Man killed himself using guide from the internet, inquest hears

A 49-year-old man used gas to take his own life after researching how to do it on the internet, an inquest has heard.

Robert Stannard, of Mill Lane, Teignmouth, was found dead in his garden shed on May 9 last year, by his wife and son who had been looking for him.

An inquest in Torquay on Thursday heard that Mr Stannard, who suffered with depression, had been ‘very determined’ to end his life and had left a suicide note at the scene.

His son, Daryl, said in a statement that the shed was locked from the inside and his mother thought she could see him inside. He said: “I saw Dad and immediately thought he looked dead. I told Mum to go back into the house. I followed and rang 999.”

Special constable Adam Bayliss said he used force on the door to gain entry to the shed. His colleague checked for signs of life and stated Mr Stannard was not breathing and she could not locate a pulse. The ambulance service arrived and confirmed that Mr Stannard was dead. The fire service also attended to ensure the scene was safe from the hazards of the gas canister.

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Detective constable Timothy Lavercombe, who attended the inquest in person, confirmed that a suicide note was found at the scene, along with a receipt for the gas canister, some other items and a sheet obtained from the internet which gave ‘a guide to how to kill yourself in this way’.

Det Con Lavercombe, who said he had more than 20 years’ experience, said: “I formed a view Robert had taken his own life. He had done quite a lot of planning around that. He bolted the shed from the inside so my view was it was the outcome he was very determined to achieve.”

Coroner Ian Arrow said the gas had come from a reputable welding specialist company. Mr Arrow said: “He has ordered this bottle for himself and carried out research so he knew how to use that gas. He took it to his shed and locked himself in and has been quite determined in ending his own life.”

He recorded the medical cause of death as suffocation and gas inhalation.

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New waterproof guide to help people enjoy the Teign Estuary and…

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A new guide to help people enjoy the Teign Estuary and the adjacent coasts has been launched. The new pocket-sized guide has been printed in a splash proof format and helps everyone understand the local rules of navigation and safety issues as well as providing associated information such as maritime business links and where to access live wave buoy data.

The Teign Estuary and Coastal Partnership has launched the new guide with the aim of helping recreational water users to enjoy the unique conditions on the Teign Estuary and adjacent coasts including Dawlish.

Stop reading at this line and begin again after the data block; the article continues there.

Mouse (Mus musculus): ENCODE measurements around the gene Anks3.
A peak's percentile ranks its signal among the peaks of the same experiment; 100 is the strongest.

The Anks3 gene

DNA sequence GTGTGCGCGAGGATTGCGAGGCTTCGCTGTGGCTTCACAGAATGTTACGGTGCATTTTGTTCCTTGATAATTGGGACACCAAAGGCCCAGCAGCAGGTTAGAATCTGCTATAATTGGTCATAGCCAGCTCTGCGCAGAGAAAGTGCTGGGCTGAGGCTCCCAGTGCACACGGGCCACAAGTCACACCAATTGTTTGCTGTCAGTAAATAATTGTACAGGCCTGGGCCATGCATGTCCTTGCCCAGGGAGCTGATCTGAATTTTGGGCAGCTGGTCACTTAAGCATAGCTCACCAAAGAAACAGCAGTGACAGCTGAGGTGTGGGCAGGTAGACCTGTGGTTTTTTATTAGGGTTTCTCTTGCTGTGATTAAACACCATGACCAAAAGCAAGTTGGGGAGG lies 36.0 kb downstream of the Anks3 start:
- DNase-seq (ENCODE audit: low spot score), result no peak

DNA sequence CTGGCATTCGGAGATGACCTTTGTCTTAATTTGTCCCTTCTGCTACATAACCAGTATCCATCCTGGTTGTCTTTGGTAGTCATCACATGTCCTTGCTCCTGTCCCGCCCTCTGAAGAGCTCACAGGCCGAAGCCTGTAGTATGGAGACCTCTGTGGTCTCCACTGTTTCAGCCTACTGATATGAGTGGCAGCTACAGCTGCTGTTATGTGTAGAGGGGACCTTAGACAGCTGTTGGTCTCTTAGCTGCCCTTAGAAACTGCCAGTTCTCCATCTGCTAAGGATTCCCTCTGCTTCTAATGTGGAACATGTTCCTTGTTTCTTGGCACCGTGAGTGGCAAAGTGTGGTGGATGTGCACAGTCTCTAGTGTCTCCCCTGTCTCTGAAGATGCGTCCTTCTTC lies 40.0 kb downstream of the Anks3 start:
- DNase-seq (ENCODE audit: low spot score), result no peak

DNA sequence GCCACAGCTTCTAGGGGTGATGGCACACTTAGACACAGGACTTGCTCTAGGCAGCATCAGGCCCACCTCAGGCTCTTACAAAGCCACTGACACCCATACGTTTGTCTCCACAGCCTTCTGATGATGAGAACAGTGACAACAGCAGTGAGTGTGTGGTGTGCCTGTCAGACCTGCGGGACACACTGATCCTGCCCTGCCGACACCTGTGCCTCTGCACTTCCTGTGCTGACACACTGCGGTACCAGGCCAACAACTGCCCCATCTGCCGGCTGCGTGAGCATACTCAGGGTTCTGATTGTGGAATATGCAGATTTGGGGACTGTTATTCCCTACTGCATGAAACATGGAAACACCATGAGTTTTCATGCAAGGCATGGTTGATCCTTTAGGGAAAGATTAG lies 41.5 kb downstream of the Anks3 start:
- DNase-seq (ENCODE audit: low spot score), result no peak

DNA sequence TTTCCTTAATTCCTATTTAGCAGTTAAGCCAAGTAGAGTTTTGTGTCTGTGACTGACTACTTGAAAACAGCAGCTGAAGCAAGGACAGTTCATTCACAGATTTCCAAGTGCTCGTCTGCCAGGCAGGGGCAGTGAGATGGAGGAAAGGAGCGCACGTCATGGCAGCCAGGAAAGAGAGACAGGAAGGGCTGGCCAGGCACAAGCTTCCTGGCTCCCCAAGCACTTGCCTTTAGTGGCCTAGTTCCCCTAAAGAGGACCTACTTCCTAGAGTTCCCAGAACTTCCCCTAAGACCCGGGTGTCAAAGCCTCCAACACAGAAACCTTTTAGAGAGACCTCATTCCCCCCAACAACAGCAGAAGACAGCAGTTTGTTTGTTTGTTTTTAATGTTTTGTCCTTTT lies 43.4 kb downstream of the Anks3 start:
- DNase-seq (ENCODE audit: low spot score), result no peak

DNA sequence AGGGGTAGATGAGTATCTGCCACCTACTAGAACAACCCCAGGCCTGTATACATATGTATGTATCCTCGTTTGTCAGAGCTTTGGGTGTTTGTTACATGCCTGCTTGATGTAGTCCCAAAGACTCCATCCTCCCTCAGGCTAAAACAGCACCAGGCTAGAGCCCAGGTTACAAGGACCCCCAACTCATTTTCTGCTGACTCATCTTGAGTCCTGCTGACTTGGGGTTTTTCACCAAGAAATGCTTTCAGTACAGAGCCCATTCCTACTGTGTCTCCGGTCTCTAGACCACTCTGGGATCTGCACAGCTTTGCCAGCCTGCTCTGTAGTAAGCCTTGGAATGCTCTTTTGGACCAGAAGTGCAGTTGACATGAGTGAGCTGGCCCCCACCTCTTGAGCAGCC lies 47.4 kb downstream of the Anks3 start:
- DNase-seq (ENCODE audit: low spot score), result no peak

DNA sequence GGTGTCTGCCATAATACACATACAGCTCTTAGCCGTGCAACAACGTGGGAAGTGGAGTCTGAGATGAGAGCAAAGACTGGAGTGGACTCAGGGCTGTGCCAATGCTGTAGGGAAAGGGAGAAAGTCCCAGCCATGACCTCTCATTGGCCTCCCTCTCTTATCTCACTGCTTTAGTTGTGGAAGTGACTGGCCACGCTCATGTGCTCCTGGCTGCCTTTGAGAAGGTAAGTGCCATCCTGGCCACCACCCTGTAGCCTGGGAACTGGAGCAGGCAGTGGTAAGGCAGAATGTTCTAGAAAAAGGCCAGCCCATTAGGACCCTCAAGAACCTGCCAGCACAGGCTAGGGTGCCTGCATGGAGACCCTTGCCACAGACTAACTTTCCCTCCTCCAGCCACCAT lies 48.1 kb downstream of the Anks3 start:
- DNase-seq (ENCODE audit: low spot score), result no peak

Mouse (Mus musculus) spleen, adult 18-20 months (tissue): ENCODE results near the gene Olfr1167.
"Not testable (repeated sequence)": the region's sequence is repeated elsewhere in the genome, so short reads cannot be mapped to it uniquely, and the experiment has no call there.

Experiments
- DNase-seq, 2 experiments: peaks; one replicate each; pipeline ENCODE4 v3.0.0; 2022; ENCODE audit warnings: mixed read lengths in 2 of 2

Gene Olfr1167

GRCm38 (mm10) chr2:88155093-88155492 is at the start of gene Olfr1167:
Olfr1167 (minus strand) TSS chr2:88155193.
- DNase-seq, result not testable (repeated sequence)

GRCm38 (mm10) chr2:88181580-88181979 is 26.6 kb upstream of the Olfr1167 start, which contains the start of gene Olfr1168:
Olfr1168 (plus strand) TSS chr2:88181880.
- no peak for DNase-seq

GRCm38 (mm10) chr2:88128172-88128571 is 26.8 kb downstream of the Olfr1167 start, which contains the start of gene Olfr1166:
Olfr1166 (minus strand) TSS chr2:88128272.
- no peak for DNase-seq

The Partnership is led by Teignbridge District Council and Cllr Humphrey Clemens, executive for planning and housing said: “This pocket sized guide, which expands out to eighteen panels following maps of the estuary and coast, offers everyone a convenient summary of the rules of the river as well as a welcome reminder to consider the impacts of individual actions.

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“The Teign and open coast are working areas for fishermen and shellfish production and during the warmer seasons are also recreational playgrounds for large numbers of people in all sorts of craft. Whether you are aboard larger vessels such as yachts and cruisers or something as small as a kayak or paddleboard, or whether travelling fast when water skiing of just pottering slowly in a tender, it is the responsibility of everyone to enjoy our waters safely and this innovative style of guide will help.”

The free guide, which uses easy to interpret maps and high definition aerial photos, is available from the Harbour Office, Polly Steps launch site, major holiday sites along the shores and from specialist outlets such as watersports and dive centres, as well as from Teignbridge District Council’s offices and website.

The new guidance is backed up by a series of signs at all of the major slipways around the estuary so that everybody launching a vessel should be clear about their responsibilities.

Andrew Cooper of Haccombe and a Partnership Stakeholder Representative said: “This twin approach of clear regulation and helpful guidance should assist all users and help ensure that a day afloat or on the estuary shore is safe, fun and respects our special coastal environment.”

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